The Neuroscience of BusynessMay 6th, 2021 · 17 comments
In a paper published last month in the journal Nature (summary), a group of scientists from the University of Virginia reported on a series of experiments designed to assess how we solve problems. When presented with a challenging scenario, humans cannot evaluate every possible solution, so we instead deploy heuristics to prune this search space down to a much smaller number of promising candidates. As this paper demonstrates, when engaged in this pruning, we’re biased toward solutions that add components instead of those that subtract them.
This quirk in our mental processing matters. Potentially a lot. As the authors of the paper conjecture:
“Defaulting to searches for additive changes may be one reason that people struggle to mitigate overburdened schedules, institutional red tape, and damaging effects on the planet.”
As I read about this finding, I couldn’t help but also think about the epidemic of chronic overload that currently afflicts so many knowledge workers. The volume of obligations on our proverbial plates — vague projects, off-hand promises, quick calls and small tasks — continues to increase at an alarming rate. There was a time, not that long ago, when the standard response to the query, “How are you?”, was an innocuous “fine”; today, it’s rare to encounter someone who doesn’t instead respond with a weary “busy.”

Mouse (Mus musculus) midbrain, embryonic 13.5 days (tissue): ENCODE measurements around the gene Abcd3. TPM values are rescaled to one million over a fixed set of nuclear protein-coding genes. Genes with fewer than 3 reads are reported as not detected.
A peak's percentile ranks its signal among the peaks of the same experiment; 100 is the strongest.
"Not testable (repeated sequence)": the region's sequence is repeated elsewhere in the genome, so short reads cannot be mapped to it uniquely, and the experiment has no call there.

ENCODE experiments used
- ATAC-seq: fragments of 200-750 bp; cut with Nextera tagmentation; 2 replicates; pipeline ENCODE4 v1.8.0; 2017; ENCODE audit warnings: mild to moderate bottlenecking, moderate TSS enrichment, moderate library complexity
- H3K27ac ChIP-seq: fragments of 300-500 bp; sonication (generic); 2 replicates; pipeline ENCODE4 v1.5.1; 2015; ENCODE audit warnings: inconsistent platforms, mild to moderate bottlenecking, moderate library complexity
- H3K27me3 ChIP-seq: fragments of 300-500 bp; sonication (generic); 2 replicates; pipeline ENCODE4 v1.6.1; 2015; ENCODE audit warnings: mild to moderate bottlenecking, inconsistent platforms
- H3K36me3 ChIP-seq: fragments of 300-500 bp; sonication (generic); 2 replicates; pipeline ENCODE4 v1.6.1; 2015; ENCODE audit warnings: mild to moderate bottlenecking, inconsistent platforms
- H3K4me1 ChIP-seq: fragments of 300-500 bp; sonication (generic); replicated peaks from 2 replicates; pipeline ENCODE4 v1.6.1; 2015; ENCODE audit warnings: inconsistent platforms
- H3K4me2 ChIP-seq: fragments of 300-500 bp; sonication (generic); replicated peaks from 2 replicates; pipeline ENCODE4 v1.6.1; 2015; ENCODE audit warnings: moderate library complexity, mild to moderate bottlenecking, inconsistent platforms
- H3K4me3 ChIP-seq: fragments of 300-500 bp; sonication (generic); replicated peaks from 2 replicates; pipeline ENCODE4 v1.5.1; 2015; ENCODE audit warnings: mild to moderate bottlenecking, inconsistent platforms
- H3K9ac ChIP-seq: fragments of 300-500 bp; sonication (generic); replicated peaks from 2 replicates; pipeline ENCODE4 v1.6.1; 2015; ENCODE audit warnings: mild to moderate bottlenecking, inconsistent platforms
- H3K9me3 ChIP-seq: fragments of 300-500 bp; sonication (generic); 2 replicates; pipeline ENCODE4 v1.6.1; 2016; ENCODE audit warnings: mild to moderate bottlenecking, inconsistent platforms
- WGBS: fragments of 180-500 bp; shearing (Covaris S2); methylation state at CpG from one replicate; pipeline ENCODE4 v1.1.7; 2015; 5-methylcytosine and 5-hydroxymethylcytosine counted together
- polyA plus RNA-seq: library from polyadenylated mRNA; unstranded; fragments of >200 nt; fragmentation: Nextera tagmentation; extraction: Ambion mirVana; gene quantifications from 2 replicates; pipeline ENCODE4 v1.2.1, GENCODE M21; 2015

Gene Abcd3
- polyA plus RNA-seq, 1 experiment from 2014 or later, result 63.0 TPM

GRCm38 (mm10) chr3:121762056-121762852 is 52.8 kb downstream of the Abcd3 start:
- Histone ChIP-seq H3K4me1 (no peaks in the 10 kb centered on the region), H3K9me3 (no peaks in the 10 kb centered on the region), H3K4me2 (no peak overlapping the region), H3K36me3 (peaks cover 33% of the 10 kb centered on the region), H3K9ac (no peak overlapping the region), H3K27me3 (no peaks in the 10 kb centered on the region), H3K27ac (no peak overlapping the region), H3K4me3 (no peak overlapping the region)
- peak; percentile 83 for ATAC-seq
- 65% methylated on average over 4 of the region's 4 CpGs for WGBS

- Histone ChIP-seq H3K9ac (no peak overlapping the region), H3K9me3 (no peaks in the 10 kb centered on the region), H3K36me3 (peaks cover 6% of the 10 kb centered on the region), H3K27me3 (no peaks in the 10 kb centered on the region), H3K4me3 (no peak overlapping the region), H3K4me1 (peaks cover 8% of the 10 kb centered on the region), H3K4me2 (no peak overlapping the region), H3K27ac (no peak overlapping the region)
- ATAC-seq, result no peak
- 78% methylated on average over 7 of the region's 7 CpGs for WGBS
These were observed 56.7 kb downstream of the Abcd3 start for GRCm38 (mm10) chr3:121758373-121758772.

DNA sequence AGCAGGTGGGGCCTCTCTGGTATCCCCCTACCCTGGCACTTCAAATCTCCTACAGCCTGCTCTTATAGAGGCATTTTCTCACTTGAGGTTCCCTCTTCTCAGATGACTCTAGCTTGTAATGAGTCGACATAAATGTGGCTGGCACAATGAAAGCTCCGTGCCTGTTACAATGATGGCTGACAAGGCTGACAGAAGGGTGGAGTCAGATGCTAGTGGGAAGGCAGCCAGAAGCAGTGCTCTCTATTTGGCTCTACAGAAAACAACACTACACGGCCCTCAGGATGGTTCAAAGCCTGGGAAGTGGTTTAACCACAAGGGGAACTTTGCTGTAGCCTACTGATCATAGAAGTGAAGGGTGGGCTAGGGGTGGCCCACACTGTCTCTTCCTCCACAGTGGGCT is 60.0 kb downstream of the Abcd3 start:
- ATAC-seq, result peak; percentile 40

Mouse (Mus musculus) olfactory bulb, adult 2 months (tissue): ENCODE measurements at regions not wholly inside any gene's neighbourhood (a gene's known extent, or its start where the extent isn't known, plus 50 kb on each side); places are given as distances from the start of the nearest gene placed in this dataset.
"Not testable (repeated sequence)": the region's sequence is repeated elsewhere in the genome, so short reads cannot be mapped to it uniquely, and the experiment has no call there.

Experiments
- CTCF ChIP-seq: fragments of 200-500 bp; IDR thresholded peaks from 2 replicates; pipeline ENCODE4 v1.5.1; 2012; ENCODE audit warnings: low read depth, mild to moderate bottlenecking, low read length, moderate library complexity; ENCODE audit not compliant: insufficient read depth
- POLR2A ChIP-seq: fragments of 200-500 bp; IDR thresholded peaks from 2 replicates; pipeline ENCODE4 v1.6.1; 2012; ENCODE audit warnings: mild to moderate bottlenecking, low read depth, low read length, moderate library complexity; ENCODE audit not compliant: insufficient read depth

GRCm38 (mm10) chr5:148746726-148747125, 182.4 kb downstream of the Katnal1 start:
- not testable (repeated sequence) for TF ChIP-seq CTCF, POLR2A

Does the wiring of our brains play a role in this reality?
I hadn’t thought about this possibility before, but this new paper raises some intriguing possibilities. The collision of knowledge work (a new thing) with the digital age (an even newer thing) disrupted the professional world, making many office jobs more haphazard and improvisational than ever before. Confronted with this novelty, perhaps our brains fell back to a default answer: do more!
Like the subjects in the experiments reported in this recent paper, however, the best solution to these problems might often instead be to do less. You want more out of your employees? Radically reduce their responsibilities, then leave them alone to execute. You want your small business to grow? Focus your attention on a single target, and give yourself the space to do it better.
Clearly brain biases are not the only factor involved in explaining the growth of busyness culture, but it’s a partial explanation that’s worth (if you’ll excuse the pun) keeping in mind.
(Hat tip: Jesse)